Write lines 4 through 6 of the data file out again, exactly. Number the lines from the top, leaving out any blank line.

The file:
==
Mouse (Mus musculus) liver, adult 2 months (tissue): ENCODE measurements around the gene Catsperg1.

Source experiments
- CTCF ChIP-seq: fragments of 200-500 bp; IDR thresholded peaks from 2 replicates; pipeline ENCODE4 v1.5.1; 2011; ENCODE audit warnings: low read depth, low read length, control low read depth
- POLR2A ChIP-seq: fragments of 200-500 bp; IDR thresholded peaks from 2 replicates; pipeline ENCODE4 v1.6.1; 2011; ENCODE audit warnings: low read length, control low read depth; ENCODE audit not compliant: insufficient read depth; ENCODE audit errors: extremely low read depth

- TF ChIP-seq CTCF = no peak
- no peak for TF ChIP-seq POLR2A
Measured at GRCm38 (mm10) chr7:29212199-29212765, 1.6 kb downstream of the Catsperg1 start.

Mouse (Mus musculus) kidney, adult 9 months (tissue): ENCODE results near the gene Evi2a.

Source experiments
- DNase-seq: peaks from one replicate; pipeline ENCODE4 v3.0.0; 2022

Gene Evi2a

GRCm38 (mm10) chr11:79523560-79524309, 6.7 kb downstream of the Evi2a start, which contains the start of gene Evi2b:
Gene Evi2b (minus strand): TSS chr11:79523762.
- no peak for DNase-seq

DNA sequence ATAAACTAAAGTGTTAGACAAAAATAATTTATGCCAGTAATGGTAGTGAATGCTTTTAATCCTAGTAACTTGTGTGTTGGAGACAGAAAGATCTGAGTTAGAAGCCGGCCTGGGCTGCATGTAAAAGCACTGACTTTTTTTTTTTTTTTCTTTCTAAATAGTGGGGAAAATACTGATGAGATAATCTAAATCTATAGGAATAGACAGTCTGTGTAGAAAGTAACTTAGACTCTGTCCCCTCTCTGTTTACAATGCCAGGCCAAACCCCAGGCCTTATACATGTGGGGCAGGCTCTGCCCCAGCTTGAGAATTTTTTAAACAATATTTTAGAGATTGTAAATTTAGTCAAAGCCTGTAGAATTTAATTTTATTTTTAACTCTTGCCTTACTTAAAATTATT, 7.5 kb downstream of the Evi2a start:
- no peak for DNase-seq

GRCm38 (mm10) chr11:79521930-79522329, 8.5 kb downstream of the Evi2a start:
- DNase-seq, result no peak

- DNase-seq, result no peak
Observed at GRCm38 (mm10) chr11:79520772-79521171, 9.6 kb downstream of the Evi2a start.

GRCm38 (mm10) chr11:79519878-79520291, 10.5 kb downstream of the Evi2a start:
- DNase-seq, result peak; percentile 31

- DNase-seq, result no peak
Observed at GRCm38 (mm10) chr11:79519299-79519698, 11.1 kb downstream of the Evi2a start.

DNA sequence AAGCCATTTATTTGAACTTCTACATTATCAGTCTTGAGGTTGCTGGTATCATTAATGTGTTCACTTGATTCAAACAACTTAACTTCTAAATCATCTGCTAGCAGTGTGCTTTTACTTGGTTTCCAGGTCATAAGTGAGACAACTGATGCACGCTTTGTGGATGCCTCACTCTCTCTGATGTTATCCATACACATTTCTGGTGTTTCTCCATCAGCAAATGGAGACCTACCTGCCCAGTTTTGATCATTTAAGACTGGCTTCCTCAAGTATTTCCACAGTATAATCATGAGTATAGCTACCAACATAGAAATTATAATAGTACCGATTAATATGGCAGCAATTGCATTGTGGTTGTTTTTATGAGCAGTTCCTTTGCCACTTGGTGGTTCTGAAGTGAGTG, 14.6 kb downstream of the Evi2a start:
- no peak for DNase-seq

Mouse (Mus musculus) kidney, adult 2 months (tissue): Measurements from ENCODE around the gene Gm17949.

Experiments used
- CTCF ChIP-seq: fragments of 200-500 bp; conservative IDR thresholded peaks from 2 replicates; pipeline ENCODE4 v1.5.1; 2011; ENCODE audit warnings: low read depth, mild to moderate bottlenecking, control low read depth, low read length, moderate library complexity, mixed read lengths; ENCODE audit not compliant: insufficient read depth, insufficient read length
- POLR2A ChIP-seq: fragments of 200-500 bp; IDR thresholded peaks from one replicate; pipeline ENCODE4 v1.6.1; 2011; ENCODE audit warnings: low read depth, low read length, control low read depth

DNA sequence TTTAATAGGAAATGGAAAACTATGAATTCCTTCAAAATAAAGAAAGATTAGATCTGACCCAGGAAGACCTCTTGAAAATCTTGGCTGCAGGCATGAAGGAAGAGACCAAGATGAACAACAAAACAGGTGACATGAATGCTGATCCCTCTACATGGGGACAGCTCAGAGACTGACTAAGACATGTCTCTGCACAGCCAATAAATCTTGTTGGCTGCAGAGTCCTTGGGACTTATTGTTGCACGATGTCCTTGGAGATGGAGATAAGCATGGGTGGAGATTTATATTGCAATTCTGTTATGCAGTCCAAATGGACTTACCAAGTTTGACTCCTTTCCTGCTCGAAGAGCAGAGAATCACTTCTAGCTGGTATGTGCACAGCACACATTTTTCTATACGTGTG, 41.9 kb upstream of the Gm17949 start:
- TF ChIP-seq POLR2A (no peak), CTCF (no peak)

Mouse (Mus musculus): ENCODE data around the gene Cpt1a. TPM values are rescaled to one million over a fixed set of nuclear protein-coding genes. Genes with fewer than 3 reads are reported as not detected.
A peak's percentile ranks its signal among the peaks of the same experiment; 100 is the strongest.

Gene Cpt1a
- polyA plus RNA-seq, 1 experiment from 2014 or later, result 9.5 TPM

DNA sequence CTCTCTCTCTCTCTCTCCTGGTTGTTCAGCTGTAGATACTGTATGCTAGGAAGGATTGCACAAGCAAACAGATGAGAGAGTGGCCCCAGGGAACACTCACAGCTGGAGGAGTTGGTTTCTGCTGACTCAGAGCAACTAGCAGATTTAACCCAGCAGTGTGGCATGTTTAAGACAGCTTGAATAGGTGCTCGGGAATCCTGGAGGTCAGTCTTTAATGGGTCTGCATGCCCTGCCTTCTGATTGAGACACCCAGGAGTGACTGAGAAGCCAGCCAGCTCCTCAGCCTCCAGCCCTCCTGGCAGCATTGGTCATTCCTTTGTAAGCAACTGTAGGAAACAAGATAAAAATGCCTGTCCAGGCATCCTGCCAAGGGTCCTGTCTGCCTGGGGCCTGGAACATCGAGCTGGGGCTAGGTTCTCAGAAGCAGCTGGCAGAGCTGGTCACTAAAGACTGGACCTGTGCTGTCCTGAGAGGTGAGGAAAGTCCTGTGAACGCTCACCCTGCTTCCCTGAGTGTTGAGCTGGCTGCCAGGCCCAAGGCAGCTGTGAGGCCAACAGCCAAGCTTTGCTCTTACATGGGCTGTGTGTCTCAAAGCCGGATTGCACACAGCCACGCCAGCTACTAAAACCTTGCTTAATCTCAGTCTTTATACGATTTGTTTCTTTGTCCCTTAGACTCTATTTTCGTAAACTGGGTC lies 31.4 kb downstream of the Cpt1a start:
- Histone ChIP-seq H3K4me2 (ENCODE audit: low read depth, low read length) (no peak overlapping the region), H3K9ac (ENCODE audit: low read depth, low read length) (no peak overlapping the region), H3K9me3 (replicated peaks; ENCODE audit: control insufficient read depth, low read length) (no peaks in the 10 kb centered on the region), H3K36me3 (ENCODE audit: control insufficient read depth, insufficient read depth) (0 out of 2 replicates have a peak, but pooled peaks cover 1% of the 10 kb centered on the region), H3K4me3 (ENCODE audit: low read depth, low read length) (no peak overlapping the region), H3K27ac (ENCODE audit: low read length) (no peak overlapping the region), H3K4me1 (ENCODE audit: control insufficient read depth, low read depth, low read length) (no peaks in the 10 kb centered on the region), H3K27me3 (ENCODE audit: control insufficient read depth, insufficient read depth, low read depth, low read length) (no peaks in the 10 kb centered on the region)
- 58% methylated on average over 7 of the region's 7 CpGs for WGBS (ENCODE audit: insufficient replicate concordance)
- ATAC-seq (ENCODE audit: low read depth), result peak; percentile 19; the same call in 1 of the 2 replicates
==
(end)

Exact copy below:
- POLR2A ChIP-seq: fragments of 200-500 bp; IDR thresholded peaks from 2 replicates; pipeline ENCODE4 v1.6.1; 2011; ENCODE audit warnings: low read length, control low read depth; ENCODE audit not compliant: insufficient read depth; ENCODE audit errors: extremely low read depth

- TF ChIP-seq CTCF = no peak
- no peak for TF ChIP-seq POLR2A